How did you decide on going to grad school?
I decided that graduate school was in my future when I was in my third year as an undergraduate at Bemidji State. The fisheries/wildlife profession is very competitive, and a Master’s degree gives a competitive edge on obtaining a position in the respected field. After completion of my Master’s degree, I came away with other reasons why going to graduate school is a good idea. The doors that were opened due to the research that was being conducted was a major benefit of going to grad school. I had the opportunity to present my research at a number of public and professional meetings. Now people in the biological field knew who I am instead of being just a student at Bemidji State. The networking possibilities are a very valuable aspect and will open many doors for your future career goals.
Was the GRE really that bad?
Yes, being truthful the GRE is a pain, not so much because it is difficult but because it takes some time to prepare for, and the $125 fee doesn’t help, either. A note of advice: study for the GRE. I spoke with some that said you can’t study for the GRE. While that maybe true for part of the test, the math portion can be studied for. There is no doubt that studying for the GRE helped me. There are online practice tests and other books that are very cheap online or can be rented through the library.
Who are you working with?
My research was funded by the Minnesota Department of Natural Resources, so essentially I was working for them. I would recommend trying to find a school that has a project-funded assistantship. This is where you are being paid to conduct your research. You can also get paid during graduate school by becoming a teacher’s assistant. Here, here you are typically teaching a few lab courses while conducting your research.
What are classes like?
Courses during graduate school are far more enjoyable than during undergrad. During graduate school the far majority of your courses are geared towards what you are interested in, thus making them more interesting and enjoyable and increasing the chances of getting good grades.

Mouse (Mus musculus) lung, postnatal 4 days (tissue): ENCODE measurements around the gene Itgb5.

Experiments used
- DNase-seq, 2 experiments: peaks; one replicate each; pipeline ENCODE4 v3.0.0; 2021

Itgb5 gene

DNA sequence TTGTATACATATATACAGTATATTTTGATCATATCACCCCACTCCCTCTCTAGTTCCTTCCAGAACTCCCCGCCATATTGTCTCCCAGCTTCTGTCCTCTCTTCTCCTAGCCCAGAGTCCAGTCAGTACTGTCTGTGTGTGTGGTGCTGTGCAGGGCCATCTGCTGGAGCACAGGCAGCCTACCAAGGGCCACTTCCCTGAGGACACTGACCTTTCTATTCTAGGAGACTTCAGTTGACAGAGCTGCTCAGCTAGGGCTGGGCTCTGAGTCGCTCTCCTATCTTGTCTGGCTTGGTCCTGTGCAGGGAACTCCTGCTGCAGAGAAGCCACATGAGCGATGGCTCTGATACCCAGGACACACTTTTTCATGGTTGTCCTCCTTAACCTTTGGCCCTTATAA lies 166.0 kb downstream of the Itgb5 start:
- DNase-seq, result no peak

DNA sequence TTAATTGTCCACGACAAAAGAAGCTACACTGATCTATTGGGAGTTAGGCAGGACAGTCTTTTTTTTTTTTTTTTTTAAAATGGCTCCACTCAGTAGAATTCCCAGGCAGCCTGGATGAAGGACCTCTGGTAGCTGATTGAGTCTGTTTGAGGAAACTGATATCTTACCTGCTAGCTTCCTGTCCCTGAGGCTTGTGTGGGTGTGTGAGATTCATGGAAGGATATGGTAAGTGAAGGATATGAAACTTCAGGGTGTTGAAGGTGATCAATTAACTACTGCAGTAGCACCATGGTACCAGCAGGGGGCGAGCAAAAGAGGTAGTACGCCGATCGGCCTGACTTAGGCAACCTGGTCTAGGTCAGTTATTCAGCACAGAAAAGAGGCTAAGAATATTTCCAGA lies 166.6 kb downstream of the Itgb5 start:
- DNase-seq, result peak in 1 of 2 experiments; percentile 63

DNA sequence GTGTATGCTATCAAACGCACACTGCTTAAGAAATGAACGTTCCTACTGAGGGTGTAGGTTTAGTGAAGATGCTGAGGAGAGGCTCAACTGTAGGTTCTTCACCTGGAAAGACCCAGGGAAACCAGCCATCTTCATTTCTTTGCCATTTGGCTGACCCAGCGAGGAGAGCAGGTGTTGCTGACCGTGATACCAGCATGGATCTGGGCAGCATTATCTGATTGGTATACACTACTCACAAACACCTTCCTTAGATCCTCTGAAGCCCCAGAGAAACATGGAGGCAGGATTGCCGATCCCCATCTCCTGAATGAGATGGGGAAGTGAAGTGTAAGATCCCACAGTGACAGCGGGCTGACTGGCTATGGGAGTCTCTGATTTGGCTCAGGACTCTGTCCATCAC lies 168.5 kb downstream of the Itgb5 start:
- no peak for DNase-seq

How did you come about working on your specific project?
The DNR was looking to work with BSU on a project concerning Leech Lake. One of my professors knew that I was interested in pursing graduate school and contacted me while I was working in Missouri about the position. Another note of advice: stay on the good side of your advisor and professors, as they will be more willing to assist you in your future goals.
What is it like to write a thesis?
This all depends on the person. Some love to write; others not so much. Either way, a thesis will be written. I would say start early with the literature review and get as much of the baseline info on the topic down. Once the lit review is conducted, the rest of the thesis is relatively easy to write.
What kinds of experiences have you gained while in grad school?
I was particularly lucky in that I was conducting research for an agency in which I wanted to work for. This allowed me to work hand in hand with DNR employees. As stated before, presenting your research at professional meetings is also a key experience. Getting your name out to agencies within your field will only help you in the long run.
What kinds of jobs do you see yourself in after you graduate?
I see myself in a fisheries-related position with either a state or federal agency. Keep in mind there are a lot of agencies out there that you can work for, especially if you are willing to leave the state.
— Craig Jarnot